1. We become similar to this Star Trek world, where robots cater to our every need. Of course, what happens when they become self-aware and realize our superfluousness with regard to their existance is another matter dealt with in fiction to death.

2. If we assume those in charge (and, by definition, extremely wealthy) will do anything to stay there, then they will do whatever it takes to keep the above from happening since it will do away with the concept of wealth--not a good thing if you can buy a country if you so choose.

A middle road is that, once the robots/androids become self-sufficient (not necessary self-aware), then those in charge mentioned above will carry out the Illuminati plan described in the Denver airport and other places and exterminate those that don't contribute (enough) to society, thus ridding competition, jealousy, and over-population in one fell swoop.

Since I myself am one of those near-zero value citizens, I fully expect to be wiped out, but as I hate the world anyway, I don't mind.

Comment: Devil's Advocate response--sort of (Score 4, Insightful) 66

by storkus (#48540755) Attached to: A Case Against Further Government Spectrum Auctions

I'm not a fan of the carriers for the obvious reasons, but I have to play Devil's Advocate here and remind you all of how much money it costs to deploy equipment in all that spectrum. This is the reason why coverage is great in cities and poor in the countryside. Look how much spectrum T-Mobile and Sprint have over a huge geographical area and yet deploy over only a tiny percentage of it; supposedly T-Mobile will deploy more in rural areas where they can get 700 MHz spectrum, but I'll believe that when I see it. Likewise, in lesser (ranked 101+ or so?) metro areas, their network is a mess of technologies with 2, 3, and 4G all in the same city, and only barely-working 2G in some areas, including one (Kingman, Arizona) where T-Mobile is severely oversubscribed yet they won't put a dime into improvement.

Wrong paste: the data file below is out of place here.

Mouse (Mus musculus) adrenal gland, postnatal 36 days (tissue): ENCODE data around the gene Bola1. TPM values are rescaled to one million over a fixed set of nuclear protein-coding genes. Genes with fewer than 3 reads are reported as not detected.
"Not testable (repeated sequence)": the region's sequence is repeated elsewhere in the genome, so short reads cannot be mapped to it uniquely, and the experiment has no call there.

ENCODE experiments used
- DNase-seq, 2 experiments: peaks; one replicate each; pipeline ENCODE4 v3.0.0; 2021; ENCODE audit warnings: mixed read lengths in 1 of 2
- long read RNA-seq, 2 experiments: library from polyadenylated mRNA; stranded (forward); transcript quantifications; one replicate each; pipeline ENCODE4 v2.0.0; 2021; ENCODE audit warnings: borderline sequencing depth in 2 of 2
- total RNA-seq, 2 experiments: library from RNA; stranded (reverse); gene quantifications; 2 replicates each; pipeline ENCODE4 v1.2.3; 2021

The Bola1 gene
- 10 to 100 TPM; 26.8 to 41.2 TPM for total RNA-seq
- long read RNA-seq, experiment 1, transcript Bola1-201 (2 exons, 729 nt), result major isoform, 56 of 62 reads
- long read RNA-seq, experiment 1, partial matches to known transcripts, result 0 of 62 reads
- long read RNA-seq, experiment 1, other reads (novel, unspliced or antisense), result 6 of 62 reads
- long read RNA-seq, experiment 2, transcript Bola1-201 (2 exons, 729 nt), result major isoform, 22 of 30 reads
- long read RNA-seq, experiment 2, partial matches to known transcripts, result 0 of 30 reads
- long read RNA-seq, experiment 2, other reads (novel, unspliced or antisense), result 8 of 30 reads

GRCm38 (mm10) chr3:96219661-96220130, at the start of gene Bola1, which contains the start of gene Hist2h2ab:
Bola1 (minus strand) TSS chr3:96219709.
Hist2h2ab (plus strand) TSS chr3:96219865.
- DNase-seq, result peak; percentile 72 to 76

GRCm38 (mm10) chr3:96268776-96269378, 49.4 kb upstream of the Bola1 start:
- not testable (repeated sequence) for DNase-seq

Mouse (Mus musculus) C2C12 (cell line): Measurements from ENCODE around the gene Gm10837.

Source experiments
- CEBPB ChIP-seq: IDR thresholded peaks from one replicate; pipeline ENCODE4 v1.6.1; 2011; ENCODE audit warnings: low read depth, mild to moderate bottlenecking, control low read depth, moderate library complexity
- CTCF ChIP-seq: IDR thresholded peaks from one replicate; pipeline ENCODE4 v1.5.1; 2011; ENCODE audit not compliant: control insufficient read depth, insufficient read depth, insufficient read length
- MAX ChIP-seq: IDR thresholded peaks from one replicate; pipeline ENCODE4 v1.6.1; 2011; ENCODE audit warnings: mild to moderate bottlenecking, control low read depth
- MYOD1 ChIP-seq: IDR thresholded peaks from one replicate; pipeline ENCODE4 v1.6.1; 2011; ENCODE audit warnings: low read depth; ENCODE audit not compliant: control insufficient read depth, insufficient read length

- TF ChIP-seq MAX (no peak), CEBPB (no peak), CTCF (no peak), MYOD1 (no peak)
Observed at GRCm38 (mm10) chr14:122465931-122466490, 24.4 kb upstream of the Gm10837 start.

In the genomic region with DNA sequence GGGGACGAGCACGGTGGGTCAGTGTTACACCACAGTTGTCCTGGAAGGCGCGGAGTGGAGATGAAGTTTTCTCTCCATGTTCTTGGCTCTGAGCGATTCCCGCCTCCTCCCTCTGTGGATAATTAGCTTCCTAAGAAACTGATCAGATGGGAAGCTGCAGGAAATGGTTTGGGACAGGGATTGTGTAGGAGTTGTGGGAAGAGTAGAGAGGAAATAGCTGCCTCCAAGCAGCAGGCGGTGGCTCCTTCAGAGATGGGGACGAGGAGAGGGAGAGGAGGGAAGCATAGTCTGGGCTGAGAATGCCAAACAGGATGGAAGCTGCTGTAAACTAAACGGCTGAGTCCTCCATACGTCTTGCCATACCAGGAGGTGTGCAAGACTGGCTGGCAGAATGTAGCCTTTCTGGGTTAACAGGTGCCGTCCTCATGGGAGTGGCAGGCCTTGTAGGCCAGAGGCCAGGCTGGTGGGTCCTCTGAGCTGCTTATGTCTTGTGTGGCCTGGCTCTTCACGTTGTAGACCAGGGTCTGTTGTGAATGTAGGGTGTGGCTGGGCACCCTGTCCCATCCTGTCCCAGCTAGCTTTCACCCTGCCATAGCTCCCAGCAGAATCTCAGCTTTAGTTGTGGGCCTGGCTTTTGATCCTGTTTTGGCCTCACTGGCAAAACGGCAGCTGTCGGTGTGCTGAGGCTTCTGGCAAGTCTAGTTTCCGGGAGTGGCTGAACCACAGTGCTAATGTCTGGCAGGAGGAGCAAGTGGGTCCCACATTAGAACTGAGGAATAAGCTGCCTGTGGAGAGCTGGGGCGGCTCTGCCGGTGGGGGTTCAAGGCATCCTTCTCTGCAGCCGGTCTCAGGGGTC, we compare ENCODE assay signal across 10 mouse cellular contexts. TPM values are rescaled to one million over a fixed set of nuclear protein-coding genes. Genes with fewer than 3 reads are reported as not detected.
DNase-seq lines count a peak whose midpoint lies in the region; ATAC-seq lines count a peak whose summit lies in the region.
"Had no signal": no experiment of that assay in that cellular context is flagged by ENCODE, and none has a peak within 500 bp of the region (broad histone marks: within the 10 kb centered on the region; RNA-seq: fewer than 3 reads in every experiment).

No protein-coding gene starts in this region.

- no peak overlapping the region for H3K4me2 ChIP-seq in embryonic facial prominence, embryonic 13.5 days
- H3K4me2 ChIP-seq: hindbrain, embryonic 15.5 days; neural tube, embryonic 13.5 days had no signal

So here's an idea I've had for years: pay less money for spectrum in exchange for current-technology coverage over your ENTIRE license area rather than just the big cities. I can't count how many people would love decent internet access and can't get it because the spectrum is all owned by companies who refuse to actually install equipment there: this practice should be illegal.

Sure, the leasing idea is probably the better one, but the roll-out cost of keeping up with the technology is far in excess of that. Also note that this argument isn't just about the cell/mobile bands but also all the other bands, especially as the phone companies continue to gobble up everyone else's spectrum--even us ham radio operators, where I expect the 9cm band (and possibly the 23cm band) will disappear within the next decade or two.

Oh, also, have any of you read how hard it will be coordinating with government stations on the AWS-3 band? There are numerous places where the band will likely never be able to be used by a carrier even though they're licensed for it.